• Trained Observer says:

        No, J4, hadn’t seen. Michelle or the other one with the Facebook page that’s been taken down?

        • J4TMinATL says:

          Rebecca Dunn

          “That is something my father showed me at a very young age. Always persevere, always question authority and always do what is right. And that is exactly what he did.”

  5. Trained Observer says:

    ONE QUESTION: Could Corey also have included an “attempted murder” charge for Jordan Davis within the package of counts?

    It’s likely this jury would have gone for that, since it did for the other three teens. Then Dunn would be doing a minimum of 20 for Jordan, a prospect that soothes the soul.

    Also, once the jury labored through a conviction on “attempted” for Jordan, it might have been easier for all 12 to see that BINGO, Dunn succeeded in murdering Davis.

  6. bettykath says:

    An interesting article about NYC cops being sued more than 10 times each.

    • Malisha says:

      Right. I saw a case where two cops arrested a father for refusing to allow the mother to have custody when the court order said she could; they spoke rationally with him and he refused to leave the premises he was told to leave so they arrested him, for refusing to obey a lawful police order (same as when a demonstrator refuses to vacate a location he’s ordered to leave or a trespasser refuses to leave) and resisting arrest. He spent one night in jail and then his lawyer got the CRIMINAL CASE kicked over to the MATRIMONIAL court (civil!) by some act of corruption (because there is no legal way to do that) and the matrimonial judge (already corrupt) dismissed the charges so THEN the guy sued the police and got a $75,000 settlement. The city attorneys refused to listen to a brief the mother put in saying that the definition of “false arrest” had to be that there was a favorable outcome in the CRIMINAL TRIAL which there never was (because it became a “divorce case hearing” instead) but the city attorneys refused to make that point, refused to challenge the suit, and refused to fight it. THEY HANDED THAT MAN $75,000 rather than to apply the law as written! Taxpayer money!

      • bettykath says:

        There are abuses but, read the article. There are hundreds of cases. They can’t all be fraudulent.

        • Malisha says:

          Oh no I wasn’t suggesting that at all. Most of the abuses don’t even get noticed, so no lawsuits ever. And most people the cops abuse can’t find someone to represent them.

  7. bettykath says:

    I’m not sure that Dunn would have done any differently if the boys were white. I see Dunn as an arrogant bully who wouldn’t stand for defiance from anyone. I think things escalated as fast as they did because his sense of entitlement is so much stronger when dealing with Black kids. So, yes, race was a factor, but the overriding factor was his sense of entitlement. No one could defy him as Jordan did.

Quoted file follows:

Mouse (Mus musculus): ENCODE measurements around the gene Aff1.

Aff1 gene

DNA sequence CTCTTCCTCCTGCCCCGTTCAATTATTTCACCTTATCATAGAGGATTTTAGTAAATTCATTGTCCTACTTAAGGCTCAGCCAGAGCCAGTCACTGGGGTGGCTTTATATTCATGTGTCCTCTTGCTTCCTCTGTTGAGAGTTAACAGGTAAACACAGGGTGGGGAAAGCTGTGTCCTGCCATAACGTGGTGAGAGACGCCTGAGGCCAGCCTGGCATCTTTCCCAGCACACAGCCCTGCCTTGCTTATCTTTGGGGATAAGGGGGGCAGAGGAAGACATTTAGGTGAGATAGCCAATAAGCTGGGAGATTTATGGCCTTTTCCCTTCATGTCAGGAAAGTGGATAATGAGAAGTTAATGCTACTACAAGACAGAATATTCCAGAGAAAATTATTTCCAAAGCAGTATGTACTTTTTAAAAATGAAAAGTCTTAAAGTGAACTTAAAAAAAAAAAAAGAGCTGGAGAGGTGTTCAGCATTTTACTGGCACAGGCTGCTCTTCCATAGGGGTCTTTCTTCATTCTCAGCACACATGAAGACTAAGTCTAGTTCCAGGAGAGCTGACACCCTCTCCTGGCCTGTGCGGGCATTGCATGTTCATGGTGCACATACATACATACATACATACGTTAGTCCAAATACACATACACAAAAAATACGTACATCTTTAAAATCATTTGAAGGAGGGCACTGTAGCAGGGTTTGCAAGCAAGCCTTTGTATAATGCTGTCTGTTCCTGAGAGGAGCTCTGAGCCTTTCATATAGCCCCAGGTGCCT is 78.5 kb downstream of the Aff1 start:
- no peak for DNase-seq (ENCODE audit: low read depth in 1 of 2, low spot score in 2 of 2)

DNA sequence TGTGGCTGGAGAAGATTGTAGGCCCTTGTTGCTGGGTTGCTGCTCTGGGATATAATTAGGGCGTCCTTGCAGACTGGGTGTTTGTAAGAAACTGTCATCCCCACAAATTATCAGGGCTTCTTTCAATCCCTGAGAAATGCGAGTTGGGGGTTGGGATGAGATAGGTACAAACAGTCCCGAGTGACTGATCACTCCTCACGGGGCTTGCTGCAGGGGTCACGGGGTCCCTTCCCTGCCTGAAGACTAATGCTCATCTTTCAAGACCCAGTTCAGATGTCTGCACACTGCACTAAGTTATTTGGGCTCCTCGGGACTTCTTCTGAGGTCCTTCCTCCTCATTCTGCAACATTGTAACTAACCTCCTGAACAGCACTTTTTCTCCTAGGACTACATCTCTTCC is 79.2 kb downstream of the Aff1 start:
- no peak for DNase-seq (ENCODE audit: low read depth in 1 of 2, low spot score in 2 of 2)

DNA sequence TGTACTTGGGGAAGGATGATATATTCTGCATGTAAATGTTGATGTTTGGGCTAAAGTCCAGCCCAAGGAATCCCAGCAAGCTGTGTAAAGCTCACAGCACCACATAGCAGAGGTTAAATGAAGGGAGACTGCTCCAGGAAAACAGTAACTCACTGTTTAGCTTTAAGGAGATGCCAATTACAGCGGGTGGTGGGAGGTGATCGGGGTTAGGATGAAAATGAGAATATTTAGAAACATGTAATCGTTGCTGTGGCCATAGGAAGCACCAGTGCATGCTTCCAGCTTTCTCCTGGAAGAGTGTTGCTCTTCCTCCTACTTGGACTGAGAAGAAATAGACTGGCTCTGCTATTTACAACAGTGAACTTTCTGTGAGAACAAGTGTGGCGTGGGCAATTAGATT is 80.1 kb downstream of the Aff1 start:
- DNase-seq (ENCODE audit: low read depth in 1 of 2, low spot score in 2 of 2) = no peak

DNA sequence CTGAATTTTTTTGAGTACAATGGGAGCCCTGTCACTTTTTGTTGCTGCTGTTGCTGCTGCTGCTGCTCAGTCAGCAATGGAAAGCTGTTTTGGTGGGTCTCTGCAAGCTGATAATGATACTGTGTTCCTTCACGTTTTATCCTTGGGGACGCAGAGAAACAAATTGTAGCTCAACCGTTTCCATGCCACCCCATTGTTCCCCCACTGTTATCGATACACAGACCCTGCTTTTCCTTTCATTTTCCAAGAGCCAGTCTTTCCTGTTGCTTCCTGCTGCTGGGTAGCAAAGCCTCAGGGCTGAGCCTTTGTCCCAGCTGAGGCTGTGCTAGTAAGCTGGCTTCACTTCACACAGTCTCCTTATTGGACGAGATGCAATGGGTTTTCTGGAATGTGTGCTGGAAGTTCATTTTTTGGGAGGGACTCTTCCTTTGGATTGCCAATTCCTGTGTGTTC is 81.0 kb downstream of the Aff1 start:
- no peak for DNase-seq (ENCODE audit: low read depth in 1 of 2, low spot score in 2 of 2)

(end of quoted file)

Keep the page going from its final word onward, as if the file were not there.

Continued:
• Malisha says:

      Oh I think that’s right but on the other hand, four white kids in a car would have made him feel less sure about getting away with it. Part of the way these bullies react is by making sure they pick on people THEY think nobody else will defend. He displayed that with both of his ex-wives. The power coefficient has to be very large for a coward-bully to go into full gear.

  8. a2nite says:

    Thanks for being here everyone.

    • Malisha says:

      THere was no better place to be, a2nite. πŸ˜€

      • fauxmccoy says:

        i don’t know, malisha .. as i stated elsewhere, i was in an SUV full of teens playing loud music. it felt pretty damn good too, we all celebrated the verdict. this was an excellent spot to come home to though.

        speaking of those teens with me who were celebrating the verdict — THAT is precisely what gives me hope. my girls, their friends and family of all colors in the spectrum, running the entire gamut on the gay straight continuum. THEY give me hope. there’s a lot of them out there and in the not too distant future, they will be the movers/shakers. i’m glad to know that i have played a part in raising two fine, upstanding, outspoken young women who will only get stronger.

  9. Rachel ‏@CraneStation now
    Decorah Eagle in the nest just now, both of them!!

    • bettykath says:


    • What was really cool about this sighting just a few minutes ago is, they mated in the nest and on camera. Their mating vocalizations are very distinct. We feel like we won the lottery, watching this, and I hope RRP puts the clip on YouTube. If they do, I will post a Decorah Eagles article.

  10. John ‏@linnyitssn 4m
    It’s Sunday in Florida so you can either go to the beach or profile and kill an innocent black kid and secure your book deal. #DunnTrial

  11. Michael Dunn verdict: Lawyers plot next move after jury deadlocks on murder charge

    “Meanwhile, defense attorney Cory Strolla said he plans to appeal based on several issues, including how the jury could reach guilty verdicts on four counts and deadlock on another.”

    Um. That is not a basis for appeal, Mr. Strolla.

    • Trisha0620 says:

      lol what law school did this guy go to?

      • Malisha says: